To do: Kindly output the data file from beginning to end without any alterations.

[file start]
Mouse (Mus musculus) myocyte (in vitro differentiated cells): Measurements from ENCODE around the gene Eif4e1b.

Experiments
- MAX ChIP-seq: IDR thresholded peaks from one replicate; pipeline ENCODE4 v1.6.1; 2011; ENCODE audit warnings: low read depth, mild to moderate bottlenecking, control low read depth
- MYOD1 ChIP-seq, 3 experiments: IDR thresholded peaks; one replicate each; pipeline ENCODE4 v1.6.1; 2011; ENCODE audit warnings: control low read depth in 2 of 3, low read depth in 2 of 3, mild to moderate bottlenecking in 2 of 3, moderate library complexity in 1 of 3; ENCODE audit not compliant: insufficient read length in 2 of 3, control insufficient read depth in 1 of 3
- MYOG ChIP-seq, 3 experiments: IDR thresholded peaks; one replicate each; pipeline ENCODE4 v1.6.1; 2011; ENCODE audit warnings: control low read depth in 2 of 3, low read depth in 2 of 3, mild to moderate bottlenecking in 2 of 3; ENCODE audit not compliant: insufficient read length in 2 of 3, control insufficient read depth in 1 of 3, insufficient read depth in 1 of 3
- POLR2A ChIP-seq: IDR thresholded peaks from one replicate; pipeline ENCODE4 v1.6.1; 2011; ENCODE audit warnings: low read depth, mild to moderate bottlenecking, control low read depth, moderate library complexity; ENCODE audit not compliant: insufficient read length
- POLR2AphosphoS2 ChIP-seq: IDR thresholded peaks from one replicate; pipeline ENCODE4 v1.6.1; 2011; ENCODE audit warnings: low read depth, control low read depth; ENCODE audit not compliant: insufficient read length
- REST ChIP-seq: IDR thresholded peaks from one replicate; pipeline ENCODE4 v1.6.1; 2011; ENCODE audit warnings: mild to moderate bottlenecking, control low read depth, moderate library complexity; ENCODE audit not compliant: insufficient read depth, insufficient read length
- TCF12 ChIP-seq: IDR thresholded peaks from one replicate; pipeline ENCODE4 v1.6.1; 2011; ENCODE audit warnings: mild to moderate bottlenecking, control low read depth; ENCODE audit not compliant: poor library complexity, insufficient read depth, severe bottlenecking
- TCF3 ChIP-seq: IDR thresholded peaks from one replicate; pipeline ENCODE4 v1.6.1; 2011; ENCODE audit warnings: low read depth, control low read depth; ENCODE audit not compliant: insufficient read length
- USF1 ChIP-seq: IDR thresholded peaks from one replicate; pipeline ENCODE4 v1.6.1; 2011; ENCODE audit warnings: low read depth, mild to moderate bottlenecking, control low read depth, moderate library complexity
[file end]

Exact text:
Mouse (Mus musculus) myocyte (in vitro differentiated cells): Measurements from ENCODE around the gene Eif4e1b.

Experiments
- MAX ChIP-seq: IDR thresholded peaks from one replicate; pipeline ENCODE4 v1.6.1; 2011; ENCODE audit warnings: low read depth, mild to moderate bottlenecking, control low read depth
- MYOD1 ChIP-seq, 3 experiments: IDR thresholded peaks; one replicate each; pipeline ENCODE4 v1.6.1; 2011; ENCODE audit warnings: control low read depth in 2 of 3, low read depth in 2 of 3, mild to moderate bottlenecking in 2 of 3, moderate library complexity in 1 of 3; ENCODE audit not compliant: insufficient read length in 2 of 3, control insufficient read depth in 1 of 3
- MYOG ChIP-seq, 3 experiments: IDR thresholded peaks; one replicate each; pipeline ENCODE4 v1.6.1; 2011; ENCODE audit warnings: control low read depth in 2 of 3, low read depth in 2 of 3, mild to moderate bottlenecking in 2 of 3; ENCODE audit not compliant: insufficient read length in 2 of 3, control insufficient read depth in 1 of 3, insufficient read depth in 1 of 3
- POLR2A ChIP-seq: IDR thresholded peaks from one replicate; pipeline ENCODE4 v1.6.1; 2011; ENCODE audit warnings: low read depth, mild to moderate bottlenecking, control low read depth, moderate library complexity; ENCODE audit not compliant: insufficient read length
- POLR2AphosphoS2 ChIP-seq: IDR thresholded peaks from one replicate; pipeline ENCODE4 v1.6.1; 2011; ENCODE audit warnings: low read depth, control low read depth; ENCODE audit not compliant: insufficient read length
- REST ChIP-seq: IDR thresholded peaks from one replicate; pipeline ENCODE4 v1.6.1; 2011; ENCODE audit warnings: mild to moderate bottlenecking, control low read depth, moderate library complexity; ENCODE audit not compliant: insufficient read depth, insufficient read length
- TCF12 ChIP-seq: IDR thresholded peaks from one replicate; pipeline ENCODE4 v1.6.1; 2011; ENCODE audit warnings: mild to moderate bottlenecking, control low read depth; ENCODE audit not compliant: poor library complexity, insufficient read depth, severe bottlenecking
- TCF3 ChIP-seq: IDR thresholded peaks from one replicate; pipeline ENCODE4 v1.6.1; 2011; ENCODE audit warnings: low read depth, control low read depth; ENCODE audit not compliant: insufficient read length
- USF1 ChIP-seq: IDR thresholded peaks from one replicate; pipeline ENCODE4 v1.6.1; 2011; ENCODE audit warnings: low read depth, mild to moderate bottlenecking, control low read depth, moderate library complexity